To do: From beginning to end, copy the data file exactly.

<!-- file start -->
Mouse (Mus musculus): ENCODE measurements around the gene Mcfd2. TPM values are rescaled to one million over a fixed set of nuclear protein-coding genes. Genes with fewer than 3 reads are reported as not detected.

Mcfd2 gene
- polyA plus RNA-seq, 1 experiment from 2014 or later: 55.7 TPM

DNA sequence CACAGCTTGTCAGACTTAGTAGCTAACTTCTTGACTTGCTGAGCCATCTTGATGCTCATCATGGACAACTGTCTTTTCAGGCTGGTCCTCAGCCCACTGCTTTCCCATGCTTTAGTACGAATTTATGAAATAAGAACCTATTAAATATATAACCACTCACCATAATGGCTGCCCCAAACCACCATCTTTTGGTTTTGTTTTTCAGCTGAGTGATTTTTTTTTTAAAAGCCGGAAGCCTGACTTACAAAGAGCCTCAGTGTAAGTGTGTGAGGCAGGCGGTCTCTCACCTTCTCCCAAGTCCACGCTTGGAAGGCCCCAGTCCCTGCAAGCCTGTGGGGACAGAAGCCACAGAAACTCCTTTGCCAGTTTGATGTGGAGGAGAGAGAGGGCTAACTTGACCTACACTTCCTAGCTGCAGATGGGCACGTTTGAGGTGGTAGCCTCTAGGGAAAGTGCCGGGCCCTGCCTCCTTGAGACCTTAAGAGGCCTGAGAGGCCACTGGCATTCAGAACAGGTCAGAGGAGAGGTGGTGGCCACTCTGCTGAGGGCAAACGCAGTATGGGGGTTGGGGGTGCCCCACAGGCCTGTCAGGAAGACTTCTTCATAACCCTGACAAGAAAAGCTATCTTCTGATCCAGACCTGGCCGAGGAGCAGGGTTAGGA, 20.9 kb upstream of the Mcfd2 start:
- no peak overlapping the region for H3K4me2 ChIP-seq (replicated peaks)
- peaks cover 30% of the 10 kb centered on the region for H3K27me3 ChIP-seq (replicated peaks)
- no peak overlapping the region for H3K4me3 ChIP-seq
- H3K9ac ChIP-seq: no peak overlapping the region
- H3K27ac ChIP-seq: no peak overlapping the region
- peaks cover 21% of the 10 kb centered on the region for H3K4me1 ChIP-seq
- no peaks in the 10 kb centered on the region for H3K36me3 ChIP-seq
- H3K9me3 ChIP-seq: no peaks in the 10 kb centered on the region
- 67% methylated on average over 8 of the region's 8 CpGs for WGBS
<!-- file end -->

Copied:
Mouse (Mus musculus): ENCODE measurements around the gene Mcfd2. TPM values are rescaled to one million over a fixed set of nuclear protein-coding genes. Genes with fewer than 3 reads are reported as not detected.

Mcfd2 gene
- polyA plus RNA-seq, 1 experiment from 2014 or later: 55.7 TPM

DNA sequence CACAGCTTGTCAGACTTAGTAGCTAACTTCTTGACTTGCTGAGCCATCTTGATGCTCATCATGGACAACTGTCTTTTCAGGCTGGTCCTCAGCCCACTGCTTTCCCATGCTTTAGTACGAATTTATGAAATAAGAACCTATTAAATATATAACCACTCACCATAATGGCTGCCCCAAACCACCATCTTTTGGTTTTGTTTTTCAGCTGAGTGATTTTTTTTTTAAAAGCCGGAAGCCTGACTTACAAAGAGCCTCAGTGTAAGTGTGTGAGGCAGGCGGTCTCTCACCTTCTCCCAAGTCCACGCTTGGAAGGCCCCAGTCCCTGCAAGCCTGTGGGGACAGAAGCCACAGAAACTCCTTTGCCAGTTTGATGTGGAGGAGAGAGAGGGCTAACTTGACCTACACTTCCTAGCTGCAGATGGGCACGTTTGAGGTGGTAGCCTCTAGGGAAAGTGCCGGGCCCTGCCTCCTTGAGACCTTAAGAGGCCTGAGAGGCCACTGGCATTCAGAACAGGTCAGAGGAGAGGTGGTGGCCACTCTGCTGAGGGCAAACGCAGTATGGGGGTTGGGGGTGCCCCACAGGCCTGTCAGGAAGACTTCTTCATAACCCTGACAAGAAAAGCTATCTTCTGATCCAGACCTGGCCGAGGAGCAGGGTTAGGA, 20.9 kb upstream of the Mcfd2 start:
- no peak overlapping the region for H3K4me2 ChIP-seq (replicated peaks)
- peaks cover 30% of the 10 kb centered on the region for H3K27me3 ChIP-seq (replicated peaks)
- no peak overlapping the region for H3K4me3 ChIP-seq
- H3K9ac ChIP-seq: no peak overlapping the region
- H3K27ac ChIP-seq: no peak overlapping the region
- peaks cover 21% of the 10 kb centered on the region for H3K4me1 ChIP-seq
- no peaks in the 10 kb centered on the region for H3K36me3 ChIP-seq
- H3K9me3 ChIP-seq: no peaks in the 10 kb centered on the region
- 67% methylated on average over 8 of the region's 8 CpGs for WGBS